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Playing partners Karrie Webb and Annika Sorenstam dueled to a draw Saturday, so the LPGA Tournament of Champions will pair them up again today.

Friends as well as foes, Webb and Sorenstam exchanged the lead four times Saturday before finishing the third round tied at 10-under-par 206.Barb Mucha was in third place at 9 under. Dawn Coe-Jones, who shot 67 for the best score of the day, was a distant fourth at 4 under in the season-opening tournament, sponsored by Chrysler Plymouth.

The final round should further fuel a budding rivalry between Webb and Sorenstam.

"I'm looking forward to it," Sorenstam said. "I get inspired playing with her. She hits every shot solid, and I think I play better when I'm playing with somebody who hits shots like she does."

Webb was the LPGA's rookie of the year and first $1 million winner in 1996, while Sorenstam is the two-time defending U.S. Open champion. They seemed to enjoy their duel Saturday, frequently sharing a laugh even as they swapped the lead.

"We've known each other for about three years," Webb said. "We don't hang out a lot off the course, but we're friends on the course."

Mucha could make it more than a two-way battle, even though she is weak from a stubborn viral infection.

"I don't know if I'm a darkhorse, but I'm the sick horse," she joked. "I'm glad the attention is going to be on those two. I don't need any added pressure being this tired."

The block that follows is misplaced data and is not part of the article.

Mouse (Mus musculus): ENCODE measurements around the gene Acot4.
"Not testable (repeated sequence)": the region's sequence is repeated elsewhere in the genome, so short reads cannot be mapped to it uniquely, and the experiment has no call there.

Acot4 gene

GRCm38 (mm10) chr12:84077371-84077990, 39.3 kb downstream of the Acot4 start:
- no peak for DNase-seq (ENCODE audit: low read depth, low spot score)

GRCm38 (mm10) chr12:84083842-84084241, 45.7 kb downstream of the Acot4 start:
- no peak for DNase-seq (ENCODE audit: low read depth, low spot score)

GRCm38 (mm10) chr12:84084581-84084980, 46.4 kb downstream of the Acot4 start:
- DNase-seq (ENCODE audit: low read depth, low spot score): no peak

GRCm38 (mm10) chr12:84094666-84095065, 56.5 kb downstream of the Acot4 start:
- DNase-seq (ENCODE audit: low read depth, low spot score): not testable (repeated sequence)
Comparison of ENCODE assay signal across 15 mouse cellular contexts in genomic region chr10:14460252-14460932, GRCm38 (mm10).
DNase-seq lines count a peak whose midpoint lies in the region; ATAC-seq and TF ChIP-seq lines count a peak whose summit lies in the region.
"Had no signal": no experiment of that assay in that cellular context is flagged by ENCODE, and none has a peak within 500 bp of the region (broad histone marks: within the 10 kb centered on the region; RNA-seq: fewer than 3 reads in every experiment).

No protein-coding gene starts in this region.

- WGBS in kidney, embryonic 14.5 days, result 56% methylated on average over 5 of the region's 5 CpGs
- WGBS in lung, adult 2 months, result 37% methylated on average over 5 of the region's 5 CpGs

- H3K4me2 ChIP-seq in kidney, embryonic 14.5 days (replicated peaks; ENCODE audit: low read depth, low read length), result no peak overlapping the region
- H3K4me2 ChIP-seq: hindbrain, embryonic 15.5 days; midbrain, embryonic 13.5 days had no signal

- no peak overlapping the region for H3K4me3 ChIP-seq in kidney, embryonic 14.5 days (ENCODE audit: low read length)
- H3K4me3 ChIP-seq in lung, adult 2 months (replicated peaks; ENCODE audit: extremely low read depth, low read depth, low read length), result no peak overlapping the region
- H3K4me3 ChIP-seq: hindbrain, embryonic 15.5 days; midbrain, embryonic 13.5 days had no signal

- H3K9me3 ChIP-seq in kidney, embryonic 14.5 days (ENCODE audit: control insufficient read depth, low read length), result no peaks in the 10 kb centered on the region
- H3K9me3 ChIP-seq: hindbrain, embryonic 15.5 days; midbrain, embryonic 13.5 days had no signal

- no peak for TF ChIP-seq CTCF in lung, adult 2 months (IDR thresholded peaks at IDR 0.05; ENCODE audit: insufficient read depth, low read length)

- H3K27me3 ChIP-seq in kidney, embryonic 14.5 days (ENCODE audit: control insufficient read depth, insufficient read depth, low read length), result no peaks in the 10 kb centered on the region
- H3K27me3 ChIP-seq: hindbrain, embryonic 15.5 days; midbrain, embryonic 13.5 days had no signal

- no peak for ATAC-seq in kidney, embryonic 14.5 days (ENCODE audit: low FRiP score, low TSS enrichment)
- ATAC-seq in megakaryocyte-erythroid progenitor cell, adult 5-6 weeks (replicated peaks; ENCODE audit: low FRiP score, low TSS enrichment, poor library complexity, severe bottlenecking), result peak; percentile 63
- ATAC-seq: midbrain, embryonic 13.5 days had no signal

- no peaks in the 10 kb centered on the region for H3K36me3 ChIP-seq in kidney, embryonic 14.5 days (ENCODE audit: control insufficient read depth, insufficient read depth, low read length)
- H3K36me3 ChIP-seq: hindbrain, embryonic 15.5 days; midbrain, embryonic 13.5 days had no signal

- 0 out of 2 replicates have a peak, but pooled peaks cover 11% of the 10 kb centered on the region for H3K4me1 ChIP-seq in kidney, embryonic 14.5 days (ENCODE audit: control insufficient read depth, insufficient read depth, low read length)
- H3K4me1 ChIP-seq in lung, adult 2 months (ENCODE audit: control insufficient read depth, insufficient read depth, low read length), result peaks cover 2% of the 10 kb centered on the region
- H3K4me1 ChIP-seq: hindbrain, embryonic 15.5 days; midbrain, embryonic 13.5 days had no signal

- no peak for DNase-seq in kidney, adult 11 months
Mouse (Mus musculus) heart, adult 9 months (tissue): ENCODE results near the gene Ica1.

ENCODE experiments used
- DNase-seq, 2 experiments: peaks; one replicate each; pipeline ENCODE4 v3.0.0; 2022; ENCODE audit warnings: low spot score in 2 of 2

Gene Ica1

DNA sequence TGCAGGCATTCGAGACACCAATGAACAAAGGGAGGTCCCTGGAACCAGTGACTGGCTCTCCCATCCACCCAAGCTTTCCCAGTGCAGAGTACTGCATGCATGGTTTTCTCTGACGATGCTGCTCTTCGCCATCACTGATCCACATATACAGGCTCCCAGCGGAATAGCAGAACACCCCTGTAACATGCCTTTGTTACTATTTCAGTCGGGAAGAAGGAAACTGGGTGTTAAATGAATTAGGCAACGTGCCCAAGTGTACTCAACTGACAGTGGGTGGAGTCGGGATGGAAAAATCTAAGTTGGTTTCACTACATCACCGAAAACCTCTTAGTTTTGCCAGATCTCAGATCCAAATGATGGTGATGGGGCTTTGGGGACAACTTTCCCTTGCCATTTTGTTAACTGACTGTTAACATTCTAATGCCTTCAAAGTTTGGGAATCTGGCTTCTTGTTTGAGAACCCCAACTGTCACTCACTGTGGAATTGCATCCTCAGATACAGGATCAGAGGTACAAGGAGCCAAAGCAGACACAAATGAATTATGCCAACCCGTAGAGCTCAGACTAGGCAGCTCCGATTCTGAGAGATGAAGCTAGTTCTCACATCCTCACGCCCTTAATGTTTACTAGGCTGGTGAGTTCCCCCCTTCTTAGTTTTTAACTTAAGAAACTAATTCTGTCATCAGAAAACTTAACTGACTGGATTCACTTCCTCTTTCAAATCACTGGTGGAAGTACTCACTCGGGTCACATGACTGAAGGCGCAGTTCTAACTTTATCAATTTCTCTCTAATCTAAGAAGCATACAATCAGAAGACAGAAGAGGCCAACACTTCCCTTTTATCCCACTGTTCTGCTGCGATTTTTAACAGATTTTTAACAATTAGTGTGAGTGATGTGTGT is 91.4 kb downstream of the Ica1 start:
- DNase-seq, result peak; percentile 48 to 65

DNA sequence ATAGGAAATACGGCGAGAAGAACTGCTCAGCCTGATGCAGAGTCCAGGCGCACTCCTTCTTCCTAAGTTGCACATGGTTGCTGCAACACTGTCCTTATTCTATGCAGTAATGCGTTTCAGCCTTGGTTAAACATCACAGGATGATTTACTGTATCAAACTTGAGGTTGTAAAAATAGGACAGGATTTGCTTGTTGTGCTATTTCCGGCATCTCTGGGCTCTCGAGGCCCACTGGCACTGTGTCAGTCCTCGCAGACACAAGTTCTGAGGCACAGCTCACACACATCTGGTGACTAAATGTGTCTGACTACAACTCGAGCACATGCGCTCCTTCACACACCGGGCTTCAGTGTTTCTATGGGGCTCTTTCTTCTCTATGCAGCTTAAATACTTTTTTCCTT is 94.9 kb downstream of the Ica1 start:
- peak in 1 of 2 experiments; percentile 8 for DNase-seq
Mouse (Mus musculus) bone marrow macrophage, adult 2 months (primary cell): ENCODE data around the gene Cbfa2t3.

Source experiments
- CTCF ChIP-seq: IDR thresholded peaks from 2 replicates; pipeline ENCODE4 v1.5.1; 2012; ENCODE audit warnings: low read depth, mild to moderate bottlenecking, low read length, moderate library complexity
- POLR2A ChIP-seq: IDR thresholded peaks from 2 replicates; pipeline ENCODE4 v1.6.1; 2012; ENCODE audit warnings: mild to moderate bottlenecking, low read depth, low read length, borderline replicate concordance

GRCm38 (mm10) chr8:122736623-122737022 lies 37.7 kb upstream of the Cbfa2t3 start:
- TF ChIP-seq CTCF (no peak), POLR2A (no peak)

Webb, the leader after each of the first two rounds, stayed in front despite the ugliest shot of the day. Her tee shot on the par-4 16th hole landed in a sand-filled divot, and she then chunked a 6-iron 80 yards into a canal running along the fairway.

"It's just one of those unlucky breaks," Webb said of her poor lie. "I've always believed it's one of those rules that should be changed. You can't be in the middle of the fairway and be penalized by being in a sand-filled divot."

The Aussie settled for 69, 3 under par at the Weston Hills Country Club.

Sorenstam shot 68. The Swede had six birdies but also two bogeys, missing the green on No. 11 and blowing a two-foot putt on No. 17.

Four of her birdie putts ranged from 15 to 25 feet, and she saved par with a 12-footer at No. 14.

"I'm amazed I'm playing this well," said Sorenstam, who was married a week ago. "I haven't practiced, and mentally I'm not prepared. But it's a lot of fun. Maybe that's why I'm playing well."

Mucha shared the lead briefly on the front nine and shot 69. Her only bogey came when she missed the green at No. 9.

DIVOTS: Jenny Lidback had the tournament's second hole-in-one in as many days. She aced the 147-yard 17th hole with a 5-iron on her way to a 72-217. Trish Johnson had a hole-in-one Friday on No. 3. . . . On a mild, cloudy day with a light breeze, 15 golfers in the field of 37 broke par. Only Webb broke par in the windy opening round. . . . Becky Iverson was the lone golfer to birdie unlucky No. 13 on her way to a 69-219.